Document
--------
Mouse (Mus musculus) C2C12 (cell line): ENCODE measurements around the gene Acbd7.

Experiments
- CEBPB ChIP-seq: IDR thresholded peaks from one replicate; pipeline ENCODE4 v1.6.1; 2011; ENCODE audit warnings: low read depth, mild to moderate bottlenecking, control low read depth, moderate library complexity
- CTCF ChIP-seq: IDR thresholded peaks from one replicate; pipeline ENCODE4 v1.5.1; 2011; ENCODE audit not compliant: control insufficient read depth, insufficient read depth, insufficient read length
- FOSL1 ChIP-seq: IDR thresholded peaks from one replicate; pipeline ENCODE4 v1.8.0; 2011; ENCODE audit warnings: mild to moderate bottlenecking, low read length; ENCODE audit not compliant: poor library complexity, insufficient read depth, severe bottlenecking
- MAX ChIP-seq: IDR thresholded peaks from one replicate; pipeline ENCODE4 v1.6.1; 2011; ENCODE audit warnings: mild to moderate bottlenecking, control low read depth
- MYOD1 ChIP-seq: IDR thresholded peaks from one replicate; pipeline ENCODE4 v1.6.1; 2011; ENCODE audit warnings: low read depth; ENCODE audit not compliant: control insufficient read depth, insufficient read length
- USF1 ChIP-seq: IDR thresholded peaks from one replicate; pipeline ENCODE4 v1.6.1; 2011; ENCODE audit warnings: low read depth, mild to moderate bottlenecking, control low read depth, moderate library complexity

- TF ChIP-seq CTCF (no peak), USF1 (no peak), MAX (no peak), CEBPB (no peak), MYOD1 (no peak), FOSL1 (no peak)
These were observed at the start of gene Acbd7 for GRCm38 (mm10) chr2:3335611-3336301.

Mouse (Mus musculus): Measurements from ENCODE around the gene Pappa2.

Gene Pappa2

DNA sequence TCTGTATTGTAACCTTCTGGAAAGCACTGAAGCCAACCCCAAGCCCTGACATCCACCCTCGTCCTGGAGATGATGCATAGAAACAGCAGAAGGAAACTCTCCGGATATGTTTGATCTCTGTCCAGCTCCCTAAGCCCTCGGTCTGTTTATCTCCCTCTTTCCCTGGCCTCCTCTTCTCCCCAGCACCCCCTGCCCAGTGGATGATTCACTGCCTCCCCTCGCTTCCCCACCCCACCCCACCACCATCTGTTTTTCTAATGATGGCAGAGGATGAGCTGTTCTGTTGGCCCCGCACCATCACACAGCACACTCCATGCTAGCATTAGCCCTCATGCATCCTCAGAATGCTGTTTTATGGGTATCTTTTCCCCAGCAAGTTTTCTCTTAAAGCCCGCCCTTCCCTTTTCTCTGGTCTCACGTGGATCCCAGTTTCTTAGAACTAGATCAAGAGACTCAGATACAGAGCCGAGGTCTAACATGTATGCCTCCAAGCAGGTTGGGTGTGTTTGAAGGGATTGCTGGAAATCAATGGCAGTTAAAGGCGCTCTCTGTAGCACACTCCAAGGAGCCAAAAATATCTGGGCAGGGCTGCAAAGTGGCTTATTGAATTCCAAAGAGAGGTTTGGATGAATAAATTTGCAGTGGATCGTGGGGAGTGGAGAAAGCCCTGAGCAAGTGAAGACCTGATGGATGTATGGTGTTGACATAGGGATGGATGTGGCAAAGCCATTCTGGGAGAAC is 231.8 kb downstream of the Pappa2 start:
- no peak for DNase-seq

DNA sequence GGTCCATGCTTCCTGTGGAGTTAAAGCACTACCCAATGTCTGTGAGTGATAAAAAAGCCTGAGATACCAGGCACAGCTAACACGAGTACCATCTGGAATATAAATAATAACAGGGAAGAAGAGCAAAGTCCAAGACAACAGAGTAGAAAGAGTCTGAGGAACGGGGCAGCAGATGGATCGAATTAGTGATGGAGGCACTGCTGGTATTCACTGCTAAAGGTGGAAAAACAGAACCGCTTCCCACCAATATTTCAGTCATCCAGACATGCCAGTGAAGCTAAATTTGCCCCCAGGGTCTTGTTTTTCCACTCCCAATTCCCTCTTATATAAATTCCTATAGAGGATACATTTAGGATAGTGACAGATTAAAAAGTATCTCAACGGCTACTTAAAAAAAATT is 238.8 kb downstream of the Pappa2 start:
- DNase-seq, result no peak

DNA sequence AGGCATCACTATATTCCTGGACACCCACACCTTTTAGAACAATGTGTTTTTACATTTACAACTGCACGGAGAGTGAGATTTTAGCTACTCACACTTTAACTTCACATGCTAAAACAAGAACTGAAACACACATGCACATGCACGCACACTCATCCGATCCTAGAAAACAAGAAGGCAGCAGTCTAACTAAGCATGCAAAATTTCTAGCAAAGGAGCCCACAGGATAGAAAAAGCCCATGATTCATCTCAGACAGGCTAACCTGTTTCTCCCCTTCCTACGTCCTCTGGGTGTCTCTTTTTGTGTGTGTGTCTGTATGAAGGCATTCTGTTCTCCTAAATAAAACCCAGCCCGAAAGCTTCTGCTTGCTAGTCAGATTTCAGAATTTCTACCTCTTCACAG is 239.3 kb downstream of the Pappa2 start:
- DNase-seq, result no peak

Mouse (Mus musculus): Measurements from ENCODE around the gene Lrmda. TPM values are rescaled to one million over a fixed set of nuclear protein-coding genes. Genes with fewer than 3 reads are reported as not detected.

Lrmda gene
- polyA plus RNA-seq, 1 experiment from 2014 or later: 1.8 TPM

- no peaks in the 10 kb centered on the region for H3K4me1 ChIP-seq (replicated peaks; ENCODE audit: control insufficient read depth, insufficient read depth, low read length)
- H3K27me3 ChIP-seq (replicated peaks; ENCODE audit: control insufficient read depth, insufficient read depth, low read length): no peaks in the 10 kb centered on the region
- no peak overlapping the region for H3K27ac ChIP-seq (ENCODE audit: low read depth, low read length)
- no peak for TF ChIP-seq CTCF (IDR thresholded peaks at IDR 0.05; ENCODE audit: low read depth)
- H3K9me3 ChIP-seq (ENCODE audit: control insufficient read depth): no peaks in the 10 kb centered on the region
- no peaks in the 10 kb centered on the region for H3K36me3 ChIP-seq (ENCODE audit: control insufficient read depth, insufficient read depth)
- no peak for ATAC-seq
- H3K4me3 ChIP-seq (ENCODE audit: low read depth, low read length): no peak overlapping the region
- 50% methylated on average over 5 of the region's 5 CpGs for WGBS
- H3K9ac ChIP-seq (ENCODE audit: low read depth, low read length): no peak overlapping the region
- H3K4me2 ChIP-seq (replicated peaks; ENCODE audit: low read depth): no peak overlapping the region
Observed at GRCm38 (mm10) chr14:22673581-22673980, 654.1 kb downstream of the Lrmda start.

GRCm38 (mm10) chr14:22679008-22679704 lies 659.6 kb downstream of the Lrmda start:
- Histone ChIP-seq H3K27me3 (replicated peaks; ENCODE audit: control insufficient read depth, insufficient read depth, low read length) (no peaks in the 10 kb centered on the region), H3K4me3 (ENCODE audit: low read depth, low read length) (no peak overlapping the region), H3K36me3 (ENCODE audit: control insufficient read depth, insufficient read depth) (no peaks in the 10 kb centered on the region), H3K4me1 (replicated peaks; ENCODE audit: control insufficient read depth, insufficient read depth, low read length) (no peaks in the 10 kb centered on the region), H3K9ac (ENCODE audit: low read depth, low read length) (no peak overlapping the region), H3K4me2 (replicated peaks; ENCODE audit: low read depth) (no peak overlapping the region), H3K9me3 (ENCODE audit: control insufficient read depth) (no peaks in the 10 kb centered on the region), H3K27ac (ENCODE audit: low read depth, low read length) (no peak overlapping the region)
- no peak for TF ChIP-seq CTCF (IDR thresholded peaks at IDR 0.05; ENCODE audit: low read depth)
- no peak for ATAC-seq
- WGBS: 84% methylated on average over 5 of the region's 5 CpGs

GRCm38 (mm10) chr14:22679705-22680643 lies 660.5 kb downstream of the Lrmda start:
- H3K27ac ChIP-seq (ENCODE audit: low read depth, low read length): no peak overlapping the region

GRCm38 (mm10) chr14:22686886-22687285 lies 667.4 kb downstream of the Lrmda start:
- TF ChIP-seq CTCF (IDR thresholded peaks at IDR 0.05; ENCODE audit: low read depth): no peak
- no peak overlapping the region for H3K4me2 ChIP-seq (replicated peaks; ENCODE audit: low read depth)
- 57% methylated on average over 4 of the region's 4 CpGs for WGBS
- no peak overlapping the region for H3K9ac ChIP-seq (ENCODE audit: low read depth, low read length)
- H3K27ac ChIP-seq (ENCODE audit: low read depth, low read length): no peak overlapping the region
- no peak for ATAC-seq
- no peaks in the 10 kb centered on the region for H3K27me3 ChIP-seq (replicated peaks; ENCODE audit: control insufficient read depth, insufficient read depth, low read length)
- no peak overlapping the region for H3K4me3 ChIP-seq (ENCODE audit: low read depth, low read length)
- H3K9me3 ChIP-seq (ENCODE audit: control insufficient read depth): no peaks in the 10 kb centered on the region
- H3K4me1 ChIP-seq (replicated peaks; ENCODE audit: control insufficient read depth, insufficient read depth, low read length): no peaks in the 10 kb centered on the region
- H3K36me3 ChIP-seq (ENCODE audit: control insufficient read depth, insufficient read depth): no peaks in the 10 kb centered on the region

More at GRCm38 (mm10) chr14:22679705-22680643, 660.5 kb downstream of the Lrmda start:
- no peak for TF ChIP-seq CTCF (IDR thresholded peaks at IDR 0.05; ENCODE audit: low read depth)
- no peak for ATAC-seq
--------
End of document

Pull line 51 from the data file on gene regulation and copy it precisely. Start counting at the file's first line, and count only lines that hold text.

- H3K4me1 ChIP-seq (replicated peaks; ENCODE audit: control insufficient read depth, insufficient read depth, low read length): no peaks in the 10 kb centered on the region